And therein lays a quandary. I often advise that it’s more important to be running in ten years than it is to be running next week. I’m just not very good at following that advice. It’s inconvenient. It gets in the way of preparation for races. It interrupts consecutive day running streaks. It torpedoes mileage goals. And yes, I know that two out of three of those are meaningless OCD-style drivers, but they’re drivers just the same, and drivers deliver motivation, and motivation keeps getting us out there, and getting out there keeps us alive just a little bit longer. We hope.

All of which is how I found myself once again dog-paddling in that famous quasi-Egyptian waterway. With my current streak pushing toward the two-hundred-day mark, having not missed a day since February, and being on track for a personal highest and nicely rounded number annual mileage accomplishment, it was drive, drive, drive toward my fast approaching fall marathon. But I really couldn’t ignore the signs of overtraining – leg fatigue, slowing pace, and worse, I just couldn’t shake the chronic trouble in that left knee – trouble that typically didn’t rise up during my runs (though of late had started to), but that made stairs far more of a chore than they should be.

August closed up, two thirds through the year, two thirds of the way to that nice round number on the odometer, but only just two thirds – no buffer for tapers, time off, or anything. Any training interruption would mean falling behind. But I began to question whether I’d hold out even till the fall marathon, let alone till New Year’s Eve. I really had no choice but to follow my own best advice. Out of the water, son, you need a break.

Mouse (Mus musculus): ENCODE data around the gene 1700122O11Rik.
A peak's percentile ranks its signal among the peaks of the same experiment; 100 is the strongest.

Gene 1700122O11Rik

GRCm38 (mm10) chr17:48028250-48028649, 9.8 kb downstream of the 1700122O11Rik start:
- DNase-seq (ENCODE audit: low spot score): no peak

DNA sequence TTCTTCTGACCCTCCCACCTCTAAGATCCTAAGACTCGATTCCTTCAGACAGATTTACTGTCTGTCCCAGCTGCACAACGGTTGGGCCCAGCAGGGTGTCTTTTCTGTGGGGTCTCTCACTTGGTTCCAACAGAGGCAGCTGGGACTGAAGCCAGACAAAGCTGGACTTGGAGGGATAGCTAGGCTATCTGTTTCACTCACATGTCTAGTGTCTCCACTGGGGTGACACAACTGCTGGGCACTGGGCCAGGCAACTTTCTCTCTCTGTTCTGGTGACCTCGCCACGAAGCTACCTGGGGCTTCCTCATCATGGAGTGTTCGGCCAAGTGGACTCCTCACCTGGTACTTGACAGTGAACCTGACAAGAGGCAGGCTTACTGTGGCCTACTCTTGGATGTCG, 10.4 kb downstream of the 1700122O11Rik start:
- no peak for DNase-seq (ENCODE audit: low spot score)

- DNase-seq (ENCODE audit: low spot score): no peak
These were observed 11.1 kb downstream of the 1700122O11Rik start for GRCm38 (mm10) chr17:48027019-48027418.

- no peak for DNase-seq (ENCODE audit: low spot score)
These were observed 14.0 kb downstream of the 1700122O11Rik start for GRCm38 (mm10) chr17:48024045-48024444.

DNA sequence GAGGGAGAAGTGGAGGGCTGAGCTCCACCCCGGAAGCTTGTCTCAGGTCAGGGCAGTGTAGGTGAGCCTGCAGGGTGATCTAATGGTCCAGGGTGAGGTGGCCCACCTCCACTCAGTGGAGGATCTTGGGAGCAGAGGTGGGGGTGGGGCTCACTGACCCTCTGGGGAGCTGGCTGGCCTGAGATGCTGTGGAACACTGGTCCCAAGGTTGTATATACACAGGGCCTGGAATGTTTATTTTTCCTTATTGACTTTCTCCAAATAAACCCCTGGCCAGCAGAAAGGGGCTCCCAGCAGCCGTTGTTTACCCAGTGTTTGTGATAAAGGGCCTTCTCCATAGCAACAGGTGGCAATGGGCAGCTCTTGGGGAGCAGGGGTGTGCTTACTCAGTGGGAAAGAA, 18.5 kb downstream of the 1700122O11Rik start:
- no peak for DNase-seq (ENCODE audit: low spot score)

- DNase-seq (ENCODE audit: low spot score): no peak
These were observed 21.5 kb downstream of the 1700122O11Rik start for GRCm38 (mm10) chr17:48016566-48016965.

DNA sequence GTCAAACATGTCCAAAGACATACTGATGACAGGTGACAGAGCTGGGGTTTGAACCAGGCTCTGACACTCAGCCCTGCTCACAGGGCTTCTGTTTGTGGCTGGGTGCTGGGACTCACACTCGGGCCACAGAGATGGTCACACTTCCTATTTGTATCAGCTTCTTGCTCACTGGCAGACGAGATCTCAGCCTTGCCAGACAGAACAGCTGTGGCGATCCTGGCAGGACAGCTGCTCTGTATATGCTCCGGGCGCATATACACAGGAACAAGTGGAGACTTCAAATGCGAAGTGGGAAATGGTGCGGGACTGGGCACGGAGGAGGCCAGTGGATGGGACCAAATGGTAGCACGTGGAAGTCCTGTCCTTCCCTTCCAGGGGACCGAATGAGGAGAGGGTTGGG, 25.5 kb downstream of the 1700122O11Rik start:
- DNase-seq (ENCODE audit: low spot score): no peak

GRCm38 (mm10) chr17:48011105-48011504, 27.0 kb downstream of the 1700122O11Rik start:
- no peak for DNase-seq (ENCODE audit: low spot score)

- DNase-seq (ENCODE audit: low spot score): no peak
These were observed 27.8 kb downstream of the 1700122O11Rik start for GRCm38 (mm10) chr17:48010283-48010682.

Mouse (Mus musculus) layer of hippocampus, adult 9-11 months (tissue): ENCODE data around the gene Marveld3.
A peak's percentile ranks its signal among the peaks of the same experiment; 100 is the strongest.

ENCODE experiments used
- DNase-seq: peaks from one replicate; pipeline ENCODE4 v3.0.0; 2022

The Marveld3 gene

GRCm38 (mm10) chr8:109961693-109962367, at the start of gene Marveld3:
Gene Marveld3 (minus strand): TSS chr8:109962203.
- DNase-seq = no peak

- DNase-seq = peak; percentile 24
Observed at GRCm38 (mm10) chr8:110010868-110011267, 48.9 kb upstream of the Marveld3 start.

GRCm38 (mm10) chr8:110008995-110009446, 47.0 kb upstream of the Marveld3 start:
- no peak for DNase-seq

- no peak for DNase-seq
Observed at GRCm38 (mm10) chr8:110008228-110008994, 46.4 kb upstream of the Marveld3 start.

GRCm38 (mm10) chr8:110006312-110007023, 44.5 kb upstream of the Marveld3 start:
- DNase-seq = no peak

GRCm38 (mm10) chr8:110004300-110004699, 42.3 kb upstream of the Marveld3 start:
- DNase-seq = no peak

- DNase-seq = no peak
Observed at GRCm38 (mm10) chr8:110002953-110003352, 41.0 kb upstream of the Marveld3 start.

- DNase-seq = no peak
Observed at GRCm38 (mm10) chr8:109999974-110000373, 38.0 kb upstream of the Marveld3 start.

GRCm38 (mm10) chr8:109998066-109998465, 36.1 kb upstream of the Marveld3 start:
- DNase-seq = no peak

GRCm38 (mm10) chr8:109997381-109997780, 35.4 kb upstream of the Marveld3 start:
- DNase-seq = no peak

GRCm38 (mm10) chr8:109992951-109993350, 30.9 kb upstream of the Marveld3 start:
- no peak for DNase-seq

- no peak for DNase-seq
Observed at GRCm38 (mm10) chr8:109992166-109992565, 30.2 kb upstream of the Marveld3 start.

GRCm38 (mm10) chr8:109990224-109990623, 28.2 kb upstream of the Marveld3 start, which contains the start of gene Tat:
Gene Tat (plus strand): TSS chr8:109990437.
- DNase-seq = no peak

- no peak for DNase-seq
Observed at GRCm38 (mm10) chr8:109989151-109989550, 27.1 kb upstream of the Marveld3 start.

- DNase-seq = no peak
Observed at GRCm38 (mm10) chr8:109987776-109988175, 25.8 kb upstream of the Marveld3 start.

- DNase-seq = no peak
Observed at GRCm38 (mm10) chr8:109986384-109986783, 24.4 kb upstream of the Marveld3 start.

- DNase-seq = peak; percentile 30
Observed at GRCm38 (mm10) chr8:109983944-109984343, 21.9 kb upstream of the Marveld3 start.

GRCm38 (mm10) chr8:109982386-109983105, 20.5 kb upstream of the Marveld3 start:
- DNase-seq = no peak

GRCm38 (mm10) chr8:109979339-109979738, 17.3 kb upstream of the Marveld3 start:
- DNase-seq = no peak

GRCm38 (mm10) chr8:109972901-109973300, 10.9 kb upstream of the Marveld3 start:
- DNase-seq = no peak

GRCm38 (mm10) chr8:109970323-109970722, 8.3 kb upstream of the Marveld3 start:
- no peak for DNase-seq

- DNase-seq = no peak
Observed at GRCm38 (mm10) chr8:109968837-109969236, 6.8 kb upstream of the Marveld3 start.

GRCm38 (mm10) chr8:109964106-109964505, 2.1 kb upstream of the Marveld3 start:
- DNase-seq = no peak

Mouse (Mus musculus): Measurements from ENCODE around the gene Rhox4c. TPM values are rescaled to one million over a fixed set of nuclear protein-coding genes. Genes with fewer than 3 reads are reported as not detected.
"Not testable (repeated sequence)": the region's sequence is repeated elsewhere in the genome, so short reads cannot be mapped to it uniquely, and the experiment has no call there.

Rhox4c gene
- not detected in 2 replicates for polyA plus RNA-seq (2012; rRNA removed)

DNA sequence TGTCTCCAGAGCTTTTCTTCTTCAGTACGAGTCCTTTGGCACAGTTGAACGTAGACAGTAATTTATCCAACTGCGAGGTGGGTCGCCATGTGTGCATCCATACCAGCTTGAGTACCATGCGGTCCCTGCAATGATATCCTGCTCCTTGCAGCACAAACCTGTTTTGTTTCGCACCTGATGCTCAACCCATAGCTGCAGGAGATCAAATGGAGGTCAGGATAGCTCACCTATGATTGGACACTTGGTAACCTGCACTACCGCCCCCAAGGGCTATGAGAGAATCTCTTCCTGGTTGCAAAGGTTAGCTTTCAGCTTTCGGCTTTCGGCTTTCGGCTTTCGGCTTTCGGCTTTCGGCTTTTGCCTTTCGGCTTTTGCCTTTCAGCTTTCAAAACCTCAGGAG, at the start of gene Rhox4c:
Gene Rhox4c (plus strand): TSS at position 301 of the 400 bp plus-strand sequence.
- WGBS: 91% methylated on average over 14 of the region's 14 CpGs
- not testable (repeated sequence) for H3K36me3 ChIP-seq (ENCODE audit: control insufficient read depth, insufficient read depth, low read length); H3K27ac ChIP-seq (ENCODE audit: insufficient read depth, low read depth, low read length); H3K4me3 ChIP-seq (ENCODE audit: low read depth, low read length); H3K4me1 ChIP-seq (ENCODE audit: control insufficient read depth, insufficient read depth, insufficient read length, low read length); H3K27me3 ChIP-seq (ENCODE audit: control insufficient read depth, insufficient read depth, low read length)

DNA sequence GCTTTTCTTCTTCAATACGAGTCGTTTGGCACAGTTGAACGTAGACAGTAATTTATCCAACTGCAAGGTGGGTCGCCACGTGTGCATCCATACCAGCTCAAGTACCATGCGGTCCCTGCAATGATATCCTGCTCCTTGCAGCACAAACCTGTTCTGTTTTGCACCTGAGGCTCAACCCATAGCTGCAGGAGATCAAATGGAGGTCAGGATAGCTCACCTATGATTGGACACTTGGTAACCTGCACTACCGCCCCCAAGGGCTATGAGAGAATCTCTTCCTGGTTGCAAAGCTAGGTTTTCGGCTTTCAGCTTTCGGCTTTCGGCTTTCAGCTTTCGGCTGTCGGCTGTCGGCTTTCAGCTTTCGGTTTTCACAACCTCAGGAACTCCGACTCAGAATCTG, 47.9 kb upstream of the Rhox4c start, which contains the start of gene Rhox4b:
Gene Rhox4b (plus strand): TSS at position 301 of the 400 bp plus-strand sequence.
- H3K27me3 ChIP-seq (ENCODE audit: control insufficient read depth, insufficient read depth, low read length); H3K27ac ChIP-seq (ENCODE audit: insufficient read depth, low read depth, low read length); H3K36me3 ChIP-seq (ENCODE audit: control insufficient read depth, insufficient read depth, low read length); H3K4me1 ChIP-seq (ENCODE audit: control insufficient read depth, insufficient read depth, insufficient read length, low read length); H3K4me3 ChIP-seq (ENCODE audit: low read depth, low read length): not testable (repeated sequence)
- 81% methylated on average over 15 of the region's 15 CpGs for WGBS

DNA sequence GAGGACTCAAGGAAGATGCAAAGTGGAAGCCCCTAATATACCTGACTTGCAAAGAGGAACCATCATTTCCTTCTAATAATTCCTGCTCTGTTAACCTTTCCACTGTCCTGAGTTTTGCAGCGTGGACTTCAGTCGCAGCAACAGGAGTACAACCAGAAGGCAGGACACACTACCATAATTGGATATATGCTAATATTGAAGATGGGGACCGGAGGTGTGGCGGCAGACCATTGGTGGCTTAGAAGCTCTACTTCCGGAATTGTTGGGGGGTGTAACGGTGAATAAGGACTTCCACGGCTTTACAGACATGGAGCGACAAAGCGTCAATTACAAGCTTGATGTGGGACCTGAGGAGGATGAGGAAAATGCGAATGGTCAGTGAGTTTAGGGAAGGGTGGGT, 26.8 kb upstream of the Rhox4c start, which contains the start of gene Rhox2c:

One would think a week off, coupled with a hit of my favorite anti-inflammatory, would set things right in the world and let me return rested and ready to rock. Sadly, it hasn’t worked out that way. To my dismay, the time since that week off has been ugly, hindered by quads that feel like I just started running, legs that are celebrating the hundredth anniversary of Einstein’s publishing his theory of general relativity by sucking up energy and converting it into leaden mass, and worst, a hamstring that pulled itself for no reason (if you pull a ham, does that make it pulled pork?). Since these woes came on from not running, I’ve taken the approach of trying to cure them by running, and slowly, oh-so-slowly (which has included lots of miles taken oh-so-slowly), I’m starting to move a bit toward normalcy, with big jumps backward like today’s seriously tortoise-like wind-suck-fest. Once again I ask, is this the beginning of the big slide downward?

Saturday’s local five kilometer jaunt, a race that I won last year, might not even get off the starting line. Game-day decision, as they say. And if it does, it will only be through the luck of the no-shows that any respectable placing shows up next to my name. Then again, there’ll be burgers and beers, and even amidst self-doubt and angst, you’ve got to keep your priorities straight, right?